There are many reasons why an inventor might undergo a legal name change, whether as part of a marriage or divorce, as part of a gender transition, or out of a desire for a name that better reflects the inventor’s sense of self. Even though name changes are handed through state-level legal procedures, the United States Patent and Trademark Office (USPTO) has specific rules about using legal names that can result in costly delays or even an abandoned or invalidated patent if not followed. With the patent application process often taking several years, consistency of inventor naming and compliance with state-level rules about legal names is important to avoid issues down the road.
The ‘Legal Name’ Requirement
The USPTO requires that inventors provide their “legal names” when completing the application data sheet and the inventor’s oath or declaration (37 C.F.R. §§1.63, 1.76). The USPTO does not define “legal name” and since 2012 the USPTO explicitly moved away from a requirement for specific name forms, such as requiring both a family and given name (MPEP §602.08(b)).
“Legal Names” are defined under both state statute and common law. By statute, “legal names” are typically registered on a birth certificate or some other court document indicating a name change, such as that obtained in marriage, divorce, or through a court-ordered name change. In Washington, common law definitions of legal names lay out that “a person is free to adopt and use … any name … so long as it is not done for any fraudulent purposes and does not infringe upon the rights of others.” In Washington, one can assert a new legal name merely through use, but state recognition of the name typically requires a formal registration through the local district court. Because of the evidentiary issues with common law name changes, by default the state will refer to the legal name as indicated on a driver’s license, birth certificate, or passport. (See In re Resnover; People v. Palombi, 1-13-1590, 2015 WL 4040387, at *3 (Ill. App. Ct. June 30, 2015); In re Henshaw, A-0802-06T5, 2007 WL 3376225 (N.J. Super. Ct. App. Div. Nov. 15, 2007.)
While states cannot forbid someone from changing their name, most states require a multi-step procedure for name changes that can include a requirement for a court order or publication of the name change. Each of these extra steps can discourage people from changing their name and can potentially expose people to discrimination and other negative consequences.
Consequences of Using a Non-Registered ‘Legal Name’
In the context of intellectual property, the question of a person using multiple different names arose in Santronics, Inc. v. Core Industries. James Rattz, the inventor in the case, was granted a patent under the name “James Sirattz”. Rattz often used this name, especially because his wife disliked the name Rattz. When Santronics sued Core Industries for patent infringement, the defense argued that the patent was invalid because Sirattz was not Rattz’s legal name. The court held that “the patent was issued in the name of the inventor, as required” regardless of what was registered with the state, so long as Rattz had chosen the name “Sirattz” without fraudulent intent as part of a common law name change. Following the ruling, the parties settled.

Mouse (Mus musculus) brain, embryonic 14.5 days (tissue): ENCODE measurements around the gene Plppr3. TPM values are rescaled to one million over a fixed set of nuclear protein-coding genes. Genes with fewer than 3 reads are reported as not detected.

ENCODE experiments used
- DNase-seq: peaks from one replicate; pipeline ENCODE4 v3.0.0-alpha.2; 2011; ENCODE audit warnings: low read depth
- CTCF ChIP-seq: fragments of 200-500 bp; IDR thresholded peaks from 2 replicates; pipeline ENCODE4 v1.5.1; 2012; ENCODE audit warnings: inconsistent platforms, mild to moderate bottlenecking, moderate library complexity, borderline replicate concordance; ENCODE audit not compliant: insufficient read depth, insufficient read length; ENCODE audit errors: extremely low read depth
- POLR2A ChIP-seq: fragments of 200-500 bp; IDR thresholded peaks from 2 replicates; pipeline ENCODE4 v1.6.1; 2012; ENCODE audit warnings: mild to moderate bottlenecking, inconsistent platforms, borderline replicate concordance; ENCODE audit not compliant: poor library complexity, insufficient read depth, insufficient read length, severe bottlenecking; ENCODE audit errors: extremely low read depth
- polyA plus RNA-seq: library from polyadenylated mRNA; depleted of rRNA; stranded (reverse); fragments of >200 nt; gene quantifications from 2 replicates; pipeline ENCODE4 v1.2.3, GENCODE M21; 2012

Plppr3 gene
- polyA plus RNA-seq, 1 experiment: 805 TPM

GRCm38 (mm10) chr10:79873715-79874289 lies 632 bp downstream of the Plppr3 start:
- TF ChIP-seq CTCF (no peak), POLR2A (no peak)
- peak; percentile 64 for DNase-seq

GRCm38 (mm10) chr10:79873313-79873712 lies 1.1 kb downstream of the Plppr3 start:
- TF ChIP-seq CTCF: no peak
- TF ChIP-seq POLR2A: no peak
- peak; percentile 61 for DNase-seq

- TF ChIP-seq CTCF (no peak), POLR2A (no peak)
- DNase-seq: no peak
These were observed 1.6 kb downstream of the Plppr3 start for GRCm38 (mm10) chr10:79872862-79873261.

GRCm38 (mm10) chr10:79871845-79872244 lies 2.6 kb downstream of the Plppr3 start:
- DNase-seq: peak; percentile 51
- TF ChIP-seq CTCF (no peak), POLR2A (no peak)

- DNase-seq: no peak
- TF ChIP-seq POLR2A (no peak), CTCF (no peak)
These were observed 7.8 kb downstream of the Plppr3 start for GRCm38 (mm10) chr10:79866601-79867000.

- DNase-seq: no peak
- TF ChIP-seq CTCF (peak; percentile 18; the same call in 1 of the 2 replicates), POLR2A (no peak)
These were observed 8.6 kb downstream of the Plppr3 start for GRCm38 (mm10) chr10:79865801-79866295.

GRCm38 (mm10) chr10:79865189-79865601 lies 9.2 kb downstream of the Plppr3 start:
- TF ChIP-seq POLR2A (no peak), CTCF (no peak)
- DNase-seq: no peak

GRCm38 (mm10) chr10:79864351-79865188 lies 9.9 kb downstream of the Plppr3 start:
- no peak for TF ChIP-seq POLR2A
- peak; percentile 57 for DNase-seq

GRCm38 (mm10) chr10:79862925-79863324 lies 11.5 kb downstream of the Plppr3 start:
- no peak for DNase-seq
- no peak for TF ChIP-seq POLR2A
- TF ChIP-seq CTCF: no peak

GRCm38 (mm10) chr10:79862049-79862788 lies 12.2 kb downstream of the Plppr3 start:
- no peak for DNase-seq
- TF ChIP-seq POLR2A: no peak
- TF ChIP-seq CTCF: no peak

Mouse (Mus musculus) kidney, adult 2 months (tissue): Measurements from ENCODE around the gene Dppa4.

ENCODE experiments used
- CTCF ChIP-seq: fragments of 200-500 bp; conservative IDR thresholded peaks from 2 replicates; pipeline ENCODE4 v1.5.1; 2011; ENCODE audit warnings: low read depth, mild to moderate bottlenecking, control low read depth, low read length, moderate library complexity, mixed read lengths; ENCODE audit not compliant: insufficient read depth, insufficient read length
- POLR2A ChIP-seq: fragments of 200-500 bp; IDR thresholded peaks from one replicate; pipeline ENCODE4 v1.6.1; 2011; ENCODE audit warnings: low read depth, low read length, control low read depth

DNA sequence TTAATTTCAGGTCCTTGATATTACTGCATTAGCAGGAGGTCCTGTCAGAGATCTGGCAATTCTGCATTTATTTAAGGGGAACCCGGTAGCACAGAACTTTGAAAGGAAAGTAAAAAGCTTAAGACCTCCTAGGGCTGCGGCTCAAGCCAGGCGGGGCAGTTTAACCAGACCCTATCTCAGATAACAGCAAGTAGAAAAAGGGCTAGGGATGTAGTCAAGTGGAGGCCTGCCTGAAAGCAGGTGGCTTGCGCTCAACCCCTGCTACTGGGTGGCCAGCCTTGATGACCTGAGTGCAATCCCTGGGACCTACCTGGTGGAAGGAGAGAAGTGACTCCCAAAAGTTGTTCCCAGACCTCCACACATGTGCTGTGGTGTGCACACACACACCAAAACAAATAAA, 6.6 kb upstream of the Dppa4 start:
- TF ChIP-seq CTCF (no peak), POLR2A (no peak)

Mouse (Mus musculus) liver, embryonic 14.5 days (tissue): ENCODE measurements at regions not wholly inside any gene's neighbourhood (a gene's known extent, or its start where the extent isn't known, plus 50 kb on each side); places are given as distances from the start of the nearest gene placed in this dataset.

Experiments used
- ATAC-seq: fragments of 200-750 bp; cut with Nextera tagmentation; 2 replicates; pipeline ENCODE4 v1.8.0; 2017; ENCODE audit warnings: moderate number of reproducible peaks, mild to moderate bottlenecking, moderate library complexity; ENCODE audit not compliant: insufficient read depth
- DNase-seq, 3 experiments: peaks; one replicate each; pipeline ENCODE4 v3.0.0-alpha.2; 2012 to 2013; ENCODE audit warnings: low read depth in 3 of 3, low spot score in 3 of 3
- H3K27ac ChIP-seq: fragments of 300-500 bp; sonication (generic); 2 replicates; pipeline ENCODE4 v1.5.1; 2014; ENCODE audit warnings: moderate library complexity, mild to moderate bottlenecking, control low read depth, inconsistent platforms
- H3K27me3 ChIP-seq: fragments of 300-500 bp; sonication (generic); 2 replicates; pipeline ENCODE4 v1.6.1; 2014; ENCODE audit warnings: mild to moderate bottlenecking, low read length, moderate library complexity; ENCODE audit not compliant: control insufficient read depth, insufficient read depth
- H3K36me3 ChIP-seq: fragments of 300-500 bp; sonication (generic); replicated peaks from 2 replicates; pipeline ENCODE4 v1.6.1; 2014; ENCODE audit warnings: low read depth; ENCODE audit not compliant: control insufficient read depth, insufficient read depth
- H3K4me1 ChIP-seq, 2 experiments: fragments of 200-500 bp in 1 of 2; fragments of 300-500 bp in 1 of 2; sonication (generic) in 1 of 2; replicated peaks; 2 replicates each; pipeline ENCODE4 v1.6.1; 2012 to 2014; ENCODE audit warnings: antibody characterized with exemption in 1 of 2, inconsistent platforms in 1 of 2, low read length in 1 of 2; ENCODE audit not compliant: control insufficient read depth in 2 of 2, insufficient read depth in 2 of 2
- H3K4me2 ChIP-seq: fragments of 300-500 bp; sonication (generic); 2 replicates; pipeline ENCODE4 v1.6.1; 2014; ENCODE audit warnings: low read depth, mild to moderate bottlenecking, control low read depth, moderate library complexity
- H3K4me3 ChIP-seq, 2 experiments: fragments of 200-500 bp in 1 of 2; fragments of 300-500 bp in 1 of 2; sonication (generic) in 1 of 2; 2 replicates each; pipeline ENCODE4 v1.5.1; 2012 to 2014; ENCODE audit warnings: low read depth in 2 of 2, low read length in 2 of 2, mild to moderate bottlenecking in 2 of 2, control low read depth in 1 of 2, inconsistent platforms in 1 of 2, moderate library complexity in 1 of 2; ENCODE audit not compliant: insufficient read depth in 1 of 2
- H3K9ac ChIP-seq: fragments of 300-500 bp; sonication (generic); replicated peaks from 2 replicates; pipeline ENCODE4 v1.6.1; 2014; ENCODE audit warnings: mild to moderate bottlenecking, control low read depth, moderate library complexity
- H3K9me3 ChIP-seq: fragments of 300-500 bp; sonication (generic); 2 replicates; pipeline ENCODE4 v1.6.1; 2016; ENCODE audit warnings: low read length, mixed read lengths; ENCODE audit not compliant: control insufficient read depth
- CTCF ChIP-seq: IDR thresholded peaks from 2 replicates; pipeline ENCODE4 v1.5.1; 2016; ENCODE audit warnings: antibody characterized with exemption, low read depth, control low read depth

Following Santronics, so long as the legal name submitted to the USPTO is not chosen for the purposes of fraud or other illegal activity, such as identity theft, that name should satisfy USPTO requirements. However, common law legal names place evidentiary burden on the applicant/assignee if an issued patent is challenged in court. While a common law legal name should satisfy the USPTO during prosecution, post-grant challenges could depend on proving a common law name change. In short, it is always safer to register a name change with state government.
The USPTO explicitly allows corrections and updates to names throughout the application process. For example, in In Re Application of Majid Kaemi, the USPTO abandoned the application arising from a mistake on the inventor’s oath or declaration that indicated the inventor’s name as “Kaemi”, rather than “Kazemi”—two years of prosecution wasted for want of a “z”. Fortunately, inventor name amendments—whether to correct a mistake, or due to the inventor taking a new name—can be accomplished by filing updated biographical information with the USPTO (37 C.F.R. §1.48(f)). Once a patent has issued, the process of changing the inventor’s name becomes more complicated. The procedure includes withdrawing the patent from issue and returning it to the examiner for another examination (MPEP 602.08(b)(III)(A)). The additional examination can risk new prior art being found and more fees. The USPTO explicitly prohibits corrections to inventor names when a party “changes their name after the patent issues” (MPEP 1481.02). As a result, if a name change is anticipated and the patent is close to issuing, it is important that the proper amendments are filed prior to paying the issue fee.
Connection to Copyright and Trademark Practice
Copyright and trademark applications are less stringent about legal naming, merely requiring “the name” of the relevant parties. For example, the copyright application explicitly allows the use of pseudonyms or anonymous registration. Even when a non-legal name is used and the application is not pseudonymous, so long as the discrepancy is not knowingly inaccurate and the inaccuracy would have resulted in a refusal of registration, an applicant’s copyright is not invalidated. Similarly, if an entity that owns a trademark undergoes a name change, they remain the owner of that trademark so long as the same entity was the owner of the trademark when filed. (See Department of Justice, F.B.I. v. Calspan Corp., 578 F.2d 295, 297 (C.C.P.A. 1978); Chien Ming Huang v. Tzu Wei Chen Food Co. Ltd., 849 F.2d 1458 (Fed. Cir. 1988).)